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only rats win the rat race

OK…so choose.

You can be a victim, a hero, or a persecutor. The Karpman Drama Triangle describes how some people live in this trichotomy. The victim sees themselves as blameless. They desire to be loved no matter what.
The hero likes to be the rescuer, to be good. The persecutor likes to be always right.

The theory says that people who live in the drama triangle choose one or two favored positions. We live in one role and sometimes switch around, but the chaos protects us from actually dealing with the problem. There is no solution, only problems because the drama is the goal. The responsibility remains out in space, unowned. The internal conflict gets to be ignored because life is all about creating conflict and stirring it up in others’. There is no empathy, only absorption in the roles of the triangle. It feeds emptiness, and provides identity because the two people can jump from one identity/role to another.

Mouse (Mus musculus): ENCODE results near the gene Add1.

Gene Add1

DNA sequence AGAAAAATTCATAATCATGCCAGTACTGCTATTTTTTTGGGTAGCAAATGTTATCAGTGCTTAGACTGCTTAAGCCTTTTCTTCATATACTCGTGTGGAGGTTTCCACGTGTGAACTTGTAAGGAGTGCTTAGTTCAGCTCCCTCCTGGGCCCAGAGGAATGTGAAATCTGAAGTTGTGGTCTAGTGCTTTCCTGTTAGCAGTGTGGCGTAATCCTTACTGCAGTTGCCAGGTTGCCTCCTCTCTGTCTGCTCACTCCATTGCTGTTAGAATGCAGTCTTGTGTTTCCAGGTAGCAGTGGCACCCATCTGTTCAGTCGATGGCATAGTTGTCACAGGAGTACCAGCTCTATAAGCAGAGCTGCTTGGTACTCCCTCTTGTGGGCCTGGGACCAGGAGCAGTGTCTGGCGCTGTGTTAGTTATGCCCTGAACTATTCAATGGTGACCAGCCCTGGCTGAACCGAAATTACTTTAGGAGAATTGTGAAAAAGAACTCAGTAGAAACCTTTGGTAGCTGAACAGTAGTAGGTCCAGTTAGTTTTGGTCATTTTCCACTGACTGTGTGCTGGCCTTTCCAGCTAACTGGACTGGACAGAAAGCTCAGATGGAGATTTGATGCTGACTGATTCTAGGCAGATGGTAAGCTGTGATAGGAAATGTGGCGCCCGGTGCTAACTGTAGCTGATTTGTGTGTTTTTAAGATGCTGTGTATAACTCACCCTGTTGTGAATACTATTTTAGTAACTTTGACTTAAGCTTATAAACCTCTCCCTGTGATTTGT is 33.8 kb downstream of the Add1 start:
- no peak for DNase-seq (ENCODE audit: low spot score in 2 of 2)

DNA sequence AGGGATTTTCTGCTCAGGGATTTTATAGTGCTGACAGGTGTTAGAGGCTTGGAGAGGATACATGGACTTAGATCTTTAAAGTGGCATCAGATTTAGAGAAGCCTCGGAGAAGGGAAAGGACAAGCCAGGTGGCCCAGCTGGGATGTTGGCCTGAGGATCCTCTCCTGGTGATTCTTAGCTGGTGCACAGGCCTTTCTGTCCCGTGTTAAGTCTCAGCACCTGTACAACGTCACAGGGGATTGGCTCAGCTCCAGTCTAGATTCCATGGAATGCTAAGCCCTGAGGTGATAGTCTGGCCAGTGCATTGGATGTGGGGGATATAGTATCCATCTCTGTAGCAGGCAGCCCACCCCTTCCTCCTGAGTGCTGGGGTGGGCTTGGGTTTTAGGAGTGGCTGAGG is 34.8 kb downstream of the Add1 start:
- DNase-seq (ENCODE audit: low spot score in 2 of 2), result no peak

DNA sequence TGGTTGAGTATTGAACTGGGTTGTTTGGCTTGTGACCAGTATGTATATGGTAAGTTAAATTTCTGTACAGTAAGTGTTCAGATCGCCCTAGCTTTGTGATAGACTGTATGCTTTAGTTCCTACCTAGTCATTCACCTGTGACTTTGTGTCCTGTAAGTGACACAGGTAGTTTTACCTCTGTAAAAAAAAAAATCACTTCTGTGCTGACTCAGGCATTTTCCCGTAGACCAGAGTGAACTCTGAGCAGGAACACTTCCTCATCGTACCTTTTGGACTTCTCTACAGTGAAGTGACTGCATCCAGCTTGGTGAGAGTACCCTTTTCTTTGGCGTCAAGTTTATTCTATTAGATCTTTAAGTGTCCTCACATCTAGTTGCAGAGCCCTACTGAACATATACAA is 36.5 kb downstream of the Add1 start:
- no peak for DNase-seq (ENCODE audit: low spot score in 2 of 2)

I just recently was re-introduced to this concept. There are those who think that living in this triangle, particularly if someone is trying to break the cycle, that leads to divorce. I read that 75% of all marriages end because the woman asks for divorce. The majority of men polled said they had no idea it was so bad and were totally unable to change in time. Most of the time there were years of resentment and anger built up. There was a complete lack of communication and honesty.

It got me to thinking about my marriage and divorce. My first impulse was to point fingers and avoid responsibility. I tried to think of myself as blameless. (oops) I wanted to be safe and to be pitied. I will also admit that the understanding of my manipulation by assuming the victim role upset me and I thought of becoming the persecutor. I figured if I was right then I wouldn’t be the victim anymore. Honestly, then I thought if I took the higher ground I could become the hero. (I have always wanted to be a hero.) As I read about the triangle, I became a little more confused. I could see my ex and I running around the drama triangle with glee. I understood our need to avoid problems and pretend to be perfect. I could see how some of my responsibility taking upset that triangle. I was actually told once to stop taking so much responsibility. (I wonder if I was actually taking responsibility or was playing the victim.) I was so entrenched in blaming my ex-wife for living in the drama triangle, I forgot that it takes 2 to play the manipulation game. The triangle doesn’t work in isolation of relationship.